18/02/2018 07:19 GMT | Updated 18/02/2018 11:27 GMT

5 Lessons We Can Learn From Peter Ndoro's Very Human Mistake

Fatigue is real and rest is crucial.

Broadcaster, Peter Ndoro.

Veteran SABC broadcast journalist Peter Ndoro is taking a break from his job after he mistakenly declared that President Cyril Ramaphosa had died instead of Zimbabwe's MDC leader, Morgan Tsvangirai.

In a similar mistake in January, Ndoro also announced that IFP leader Mangosuthu Buthelezi had died instead of former Bophuthatswana leader, Lucas Manyane Mangope.

Ndoro — who has since apologised to the President, has told the SABC he's suffering from fatigue and the public broadcaster's Kaizer Kganyago says management has agreed to his request for a break from the show.

The matter, which has drawn different views on social media, has left us with five lessons we can learn from Ndoro's very human mistakes:

1. The most of consummate of professionals can make mistakes

It's Power FM's Thabiso Tema who clarified it best, that perhaps Ndoro's mistake was amplified because it was in public, twice. Woe to us if people would ever find out the number of professional mistakes we've made, only they've been in private.

2. Fatigue is real

Health care experts will tell you about how fatigue decreases a worker's ability to think clearly, make informed decisions, and be a safe and productive worker.

Researcher at the public broadcaster, Ronesh Dhawraj, tweeted that Ndoro had been on air for an entire eleven hours!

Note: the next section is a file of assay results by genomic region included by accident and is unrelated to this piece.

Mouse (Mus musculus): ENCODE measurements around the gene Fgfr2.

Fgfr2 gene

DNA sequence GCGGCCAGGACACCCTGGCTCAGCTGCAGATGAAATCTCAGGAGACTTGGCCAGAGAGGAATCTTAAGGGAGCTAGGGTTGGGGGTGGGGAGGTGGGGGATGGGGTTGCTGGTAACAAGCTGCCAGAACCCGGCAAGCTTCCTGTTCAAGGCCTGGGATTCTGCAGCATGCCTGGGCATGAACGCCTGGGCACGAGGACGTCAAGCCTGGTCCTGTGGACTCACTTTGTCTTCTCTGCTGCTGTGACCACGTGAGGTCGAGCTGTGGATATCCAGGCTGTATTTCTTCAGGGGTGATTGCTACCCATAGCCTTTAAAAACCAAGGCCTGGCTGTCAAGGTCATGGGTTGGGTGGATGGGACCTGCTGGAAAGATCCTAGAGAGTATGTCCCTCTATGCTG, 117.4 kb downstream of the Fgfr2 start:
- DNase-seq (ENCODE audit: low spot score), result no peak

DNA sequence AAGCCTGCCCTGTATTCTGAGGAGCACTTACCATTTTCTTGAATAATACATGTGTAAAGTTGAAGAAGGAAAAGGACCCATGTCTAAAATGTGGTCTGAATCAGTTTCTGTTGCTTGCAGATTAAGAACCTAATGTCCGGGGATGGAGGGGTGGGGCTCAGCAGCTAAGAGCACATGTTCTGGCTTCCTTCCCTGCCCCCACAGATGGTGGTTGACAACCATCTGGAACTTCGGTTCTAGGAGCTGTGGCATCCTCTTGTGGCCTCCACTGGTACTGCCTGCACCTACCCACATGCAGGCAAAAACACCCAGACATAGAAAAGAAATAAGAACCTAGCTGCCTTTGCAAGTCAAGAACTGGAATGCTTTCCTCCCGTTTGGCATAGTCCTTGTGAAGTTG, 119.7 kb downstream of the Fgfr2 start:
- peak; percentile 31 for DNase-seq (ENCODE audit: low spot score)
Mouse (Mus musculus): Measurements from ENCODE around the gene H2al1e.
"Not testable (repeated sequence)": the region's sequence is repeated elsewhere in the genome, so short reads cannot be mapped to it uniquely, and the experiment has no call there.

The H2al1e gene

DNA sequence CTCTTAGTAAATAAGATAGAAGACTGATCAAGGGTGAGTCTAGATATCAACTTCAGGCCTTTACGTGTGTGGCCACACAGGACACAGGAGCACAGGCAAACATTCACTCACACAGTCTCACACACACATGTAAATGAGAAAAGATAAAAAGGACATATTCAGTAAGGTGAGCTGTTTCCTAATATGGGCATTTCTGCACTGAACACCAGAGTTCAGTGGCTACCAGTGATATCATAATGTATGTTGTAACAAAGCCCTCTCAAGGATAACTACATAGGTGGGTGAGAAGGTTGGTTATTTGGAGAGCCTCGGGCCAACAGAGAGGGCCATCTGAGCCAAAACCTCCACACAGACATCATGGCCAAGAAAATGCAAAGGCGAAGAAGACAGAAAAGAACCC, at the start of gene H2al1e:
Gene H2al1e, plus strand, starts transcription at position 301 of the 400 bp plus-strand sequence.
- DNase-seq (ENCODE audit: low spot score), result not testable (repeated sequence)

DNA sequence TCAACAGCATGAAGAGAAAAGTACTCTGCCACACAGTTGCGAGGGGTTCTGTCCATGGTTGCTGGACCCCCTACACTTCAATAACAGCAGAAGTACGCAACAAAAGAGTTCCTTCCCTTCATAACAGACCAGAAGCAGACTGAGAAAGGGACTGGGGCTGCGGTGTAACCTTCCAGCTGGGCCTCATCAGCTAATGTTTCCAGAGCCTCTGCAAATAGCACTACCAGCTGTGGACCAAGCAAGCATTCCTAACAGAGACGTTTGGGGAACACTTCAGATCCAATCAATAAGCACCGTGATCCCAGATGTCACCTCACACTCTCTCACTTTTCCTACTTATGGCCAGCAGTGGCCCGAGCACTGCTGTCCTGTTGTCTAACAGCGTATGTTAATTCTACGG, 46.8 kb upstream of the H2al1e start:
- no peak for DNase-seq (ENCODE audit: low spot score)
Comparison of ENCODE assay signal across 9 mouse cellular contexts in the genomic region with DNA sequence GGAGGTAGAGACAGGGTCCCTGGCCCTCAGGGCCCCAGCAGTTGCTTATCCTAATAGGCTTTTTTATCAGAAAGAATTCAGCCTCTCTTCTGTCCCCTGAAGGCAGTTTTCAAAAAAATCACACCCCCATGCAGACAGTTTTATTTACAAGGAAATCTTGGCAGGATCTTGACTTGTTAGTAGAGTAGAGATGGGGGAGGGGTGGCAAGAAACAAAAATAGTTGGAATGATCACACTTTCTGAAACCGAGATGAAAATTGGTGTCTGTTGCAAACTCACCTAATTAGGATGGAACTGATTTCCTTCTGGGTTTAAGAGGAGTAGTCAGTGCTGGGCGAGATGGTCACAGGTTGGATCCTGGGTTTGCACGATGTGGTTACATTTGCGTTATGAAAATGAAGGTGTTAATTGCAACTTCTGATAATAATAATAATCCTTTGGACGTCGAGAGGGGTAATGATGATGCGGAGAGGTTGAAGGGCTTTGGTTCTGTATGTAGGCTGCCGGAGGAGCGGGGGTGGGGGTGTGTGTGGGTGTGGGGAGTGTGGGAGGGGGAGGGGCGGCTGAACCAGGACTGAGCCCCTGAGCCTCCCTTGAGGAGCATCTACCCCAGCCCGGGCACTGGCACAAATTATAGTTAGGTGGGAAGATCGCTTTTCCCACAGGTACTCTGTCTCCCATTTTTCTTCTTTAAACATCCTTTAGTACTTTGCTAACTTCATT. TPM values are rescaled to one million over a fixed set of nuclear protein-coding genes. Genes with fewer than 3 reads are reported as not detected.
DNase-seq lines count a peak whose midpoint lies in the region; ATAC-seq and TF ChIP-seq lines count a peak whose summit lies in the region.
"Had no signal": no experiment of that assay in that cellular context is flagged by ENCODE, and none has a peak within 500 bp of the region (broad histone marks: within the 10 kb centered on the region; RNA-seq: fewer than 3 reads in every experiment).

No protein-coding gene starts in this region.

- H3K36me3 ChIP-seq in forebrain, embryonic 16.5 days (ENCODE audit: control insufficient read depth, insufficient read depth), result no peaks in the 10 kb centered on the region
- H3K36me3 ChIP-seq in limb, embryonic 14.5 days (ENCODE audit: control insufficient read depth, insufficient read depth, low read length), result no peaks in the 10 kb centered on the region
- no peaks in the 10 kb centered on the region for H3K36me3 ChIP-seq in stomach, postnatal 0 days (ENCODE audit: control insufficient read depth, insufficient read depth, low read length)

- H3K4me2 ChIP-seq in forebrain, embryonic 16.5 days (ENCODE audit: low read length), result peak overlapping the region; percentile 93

Never mind the hectic news week that was, as shared by his colleague Leanne Manas.

3. Your work will speak for itself, even in fatigue

One of the most heartwarming things to come of this is has been support from Ndoro's colleagues across all media platforms and South Africans in general. This shows that the quality of your work and its reputation will likely carry you, when human mistakes like these happen.

4. Employers and employees must be prepared for what can be forecast

While we are not privy to Ndoro's contract with the public broadcaster, or the agreement for the news week that was, some people feel both Ndoro and his employer could've done better in handling the possible outcomes as surely, fatigue could've been forecast.

What if Ndoro had not made the mistakes and continued broadcasting? How else could the fatigue have been detected? Could it have instead manifested through his physical health?

5. As South Africans, humour is our portion

Snark comments aside, South Africans always find humour, in everything.